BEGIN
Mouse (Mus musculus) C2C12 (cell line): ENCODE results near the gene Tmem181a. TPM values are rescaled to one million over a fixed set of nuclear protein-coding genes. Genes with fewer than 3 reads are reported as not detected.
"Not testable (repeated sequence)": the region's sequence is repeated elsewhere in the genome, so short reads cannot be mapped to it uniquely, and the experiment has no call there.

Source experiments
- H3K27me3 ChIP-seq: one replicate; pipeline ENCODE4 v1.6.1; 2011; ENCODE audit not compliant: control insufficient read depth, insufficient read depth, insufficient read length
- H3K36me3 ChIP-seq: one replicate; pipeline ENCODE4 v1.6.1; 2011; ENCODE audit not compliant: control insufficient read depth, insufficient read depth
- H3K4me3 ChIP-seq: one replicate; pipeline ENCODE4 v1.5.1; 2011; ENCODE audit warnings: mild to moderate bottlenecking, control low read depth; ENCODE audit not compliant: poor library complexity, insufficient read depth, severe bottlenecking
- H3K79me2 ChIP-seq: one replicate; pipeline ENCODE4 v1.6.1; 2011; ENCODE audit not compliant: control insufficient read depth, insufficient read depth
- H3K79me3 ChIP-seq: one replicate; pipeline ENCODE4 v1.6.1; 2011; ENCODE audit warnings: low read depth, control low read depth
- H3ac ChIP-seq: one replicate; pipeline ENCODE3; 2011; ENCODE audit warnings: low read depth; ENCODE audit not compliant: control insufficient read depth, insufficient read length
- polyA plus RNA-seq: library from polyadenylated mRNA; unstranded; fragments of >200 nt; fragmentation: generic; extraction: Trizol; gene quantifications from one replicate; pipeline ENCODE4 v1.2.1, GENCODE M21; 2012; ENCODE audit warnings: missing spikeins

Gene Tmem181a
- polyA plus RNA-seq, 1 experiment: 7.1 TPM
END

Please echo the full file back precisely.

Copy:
Mouse (Mus musculus) C2C12 (cell line): ENCODE results near the gene Tmem181a. TPM values are rescaled to one million over a fixed set of nuclear protein-coding genes. Genes with fewer than 3 reads are reported as not detected.
"Not testable (repeated sequence)": the region's sequence is repeated elsewhere in the genome, so short reads cannot be mapped to it uniquely, and the experiment has no call there.

Source experiments
- H3K27me3 ChIP-seq: one replicate; pipeline ENCODE4 v1.6.1; 2011; ENCODE audit not compliant: control insufficient read depth, insufficient read depth, insufficient read length
- H3K36me3 ChIP-seq: one replicate; pipeline ENCODE4 v1.6.1; 2011; ENCODE audit not compliant: control insufficient read depth, insufficient read depth
- H3K4me3 ChIP-seq: one replicate; pipeline ENCODE4 v1.5.1; 2011; ENCODE audit warnings: mild to moderate bottlenecking, control low read depth; ENCODE audit not compliant: poor library complexity, insufficient read depth, severe bottlenecking
- H3K79me2 ChIP-seq: one replicate; pipeline ENCODE4 v1.6.1; 2011; ENCODE audit not compliant: control insufficient read depth, insufficient read depth
- H3K79me3 ChIP-seq: one replicate; pipeline ENCODE4 v1.6.1; 2011; ENCODE audit warnings: low read depth, control low read depth
- H3ac ChIP-seq: one replicate; pipeline ENCODE3; 2011; ENCODE audit warnings: low read depth; ENCODE audit not compliant: control insufficient read depth, insufficient read length
- polyA plus RNA-seq: library from polyadenylated mRNA; unstranded; fragments of >200 nt; fragmentation: generic; extraction: Trizol; gene quantifications from one replicate; pipeline ENCODE4 v1.2.1, GENCODE M21; 2012; ENCODE audit warnings: missing spikeins

Gene Tmem181a
- polyA plus RNA-seq, 1 experiment: 7.1 TPM